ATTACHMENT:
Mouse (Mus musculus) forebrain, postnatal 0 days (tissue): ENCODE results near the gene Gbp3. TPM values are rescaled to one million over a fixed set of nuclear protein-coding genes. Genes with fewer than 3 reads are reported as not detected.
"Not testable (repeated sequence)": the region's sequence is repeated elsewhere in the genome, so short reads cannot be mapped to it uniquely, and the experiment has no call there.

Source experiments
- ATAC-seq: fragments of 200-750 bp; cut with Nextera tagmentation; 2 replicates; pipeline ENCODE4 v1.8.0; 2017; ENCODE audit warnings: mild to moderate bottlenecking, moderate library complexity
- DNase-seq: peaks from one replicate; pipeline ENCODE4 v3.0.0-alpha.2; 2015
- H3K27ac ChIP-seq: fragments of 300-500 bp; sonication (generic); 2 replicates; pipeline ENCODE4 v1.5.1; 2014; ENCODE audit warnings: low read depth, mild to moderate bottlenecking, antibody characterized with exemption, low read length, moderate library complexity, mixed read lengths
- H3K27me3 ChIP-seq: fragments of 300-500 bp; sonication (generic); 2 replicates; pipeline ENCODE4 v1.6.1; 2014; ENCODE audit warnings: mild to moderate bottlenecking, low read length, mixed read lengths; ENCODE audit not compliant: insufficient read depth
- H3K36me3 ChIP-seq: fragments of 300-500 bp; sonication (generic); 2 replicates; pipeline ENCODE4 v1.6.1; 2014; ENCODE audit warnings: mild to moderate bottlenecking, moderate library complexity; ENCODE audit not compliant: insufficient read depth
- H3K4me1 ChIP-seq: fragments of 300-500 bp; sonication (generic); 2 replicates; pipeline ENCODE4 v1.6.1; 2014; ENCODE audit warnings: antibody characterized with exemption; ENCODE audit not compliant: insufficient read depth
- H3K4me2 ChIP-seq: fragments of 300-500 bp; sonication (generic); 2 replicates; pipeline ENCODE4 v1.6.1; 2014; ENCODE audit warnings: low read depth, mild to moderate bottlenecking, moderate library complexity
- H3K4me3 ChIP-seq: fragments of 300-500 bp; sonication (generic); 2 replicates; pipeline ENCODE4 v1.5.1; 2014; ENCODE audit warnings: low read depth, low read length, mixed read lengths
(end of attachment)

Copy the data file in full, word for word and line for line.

Mouse (Mus musculus) forebrain, postnatal 0 days (tissue): ENCODE results near the gene Gbp3. TPM values are rescaled to one million over a fixed set of nuclear protein-coding genes. Genes with fewer than 3 reads are reported as not detected.
"Not testable (repeated sequence)": the region's sequence is repeated elsewhere in the genome, so short reads cannot be mapped to it uniquely, and the experiment has no call there.

Source experiments
- ATAC-seq: fragments of 200-750 bp; cut with Nextera tagmentation; 2 replicates; pipeline ENCODE4 v1.8.0; 2017; ENCODE audit warnings: mild to moderate bottlenecking, moderate library complexity
- DNase-seq: peaks from one replicate; pipeline ENCODE4 v3.0.0-alpha.2; 2015
- H3K27ac ChIP-seq: fragments of 300-500 bp; sonication (generic); 2 replicates; pipeline ENCODE4 v1.5.1; 2014; ENCODE audit warnings: low read depth, mild to moderate bottlenecking, antibody characterized with exemption, low read length, moderate library complexity, mixed read lengths
- H3K27me3 ChIP-seq: fragments of 300-500 bp; sonication (generic); 2 replicates; pipeline ENCODE4 v1.6.1; 2014; ENCODE audit warnings: mild to moderate bottlenecking, low read length, mixed read lengths; ENCODE audit not compliant: insufficient read depth
- H3K36me3 ChIP-seq: fragments of 300-500 bp; sonication (generic); 2 replicates; pipeline ENCODE4 v1.6.1; 2014; ENCODE audit warnings: mild to moderate bottlenecking, moderate library complexity; ENCODE audit not compliant: insufficient read depth
- H3K4me1 ChIP-seq: fragments of 300-500 bp; sonication (generic); 2 replicates; pipeline ENCODE4 v1.6.1; 2014; ENCODE audit warnings: antibody characterized with exemption; ENCODE audit not compliant: insufficient read depth
- H3K4me2 ChIP-seq: fragments of 300-500 bp; sonication (generic); 2 replicates; pipeline ENCODE4 v1.6.1; 2014; ENCODE audit warnings: low read depth, mild to moderate bottlenecking, moderate library complexity
- H3K4me3 ChIP-seq: fragments of 300-500 bp; sonication (generic); 2 replicates; pipeline ENCODE4 v1.5.1; 2014; ENCODE audit warnings: low read depth, low read length, mixed read lengths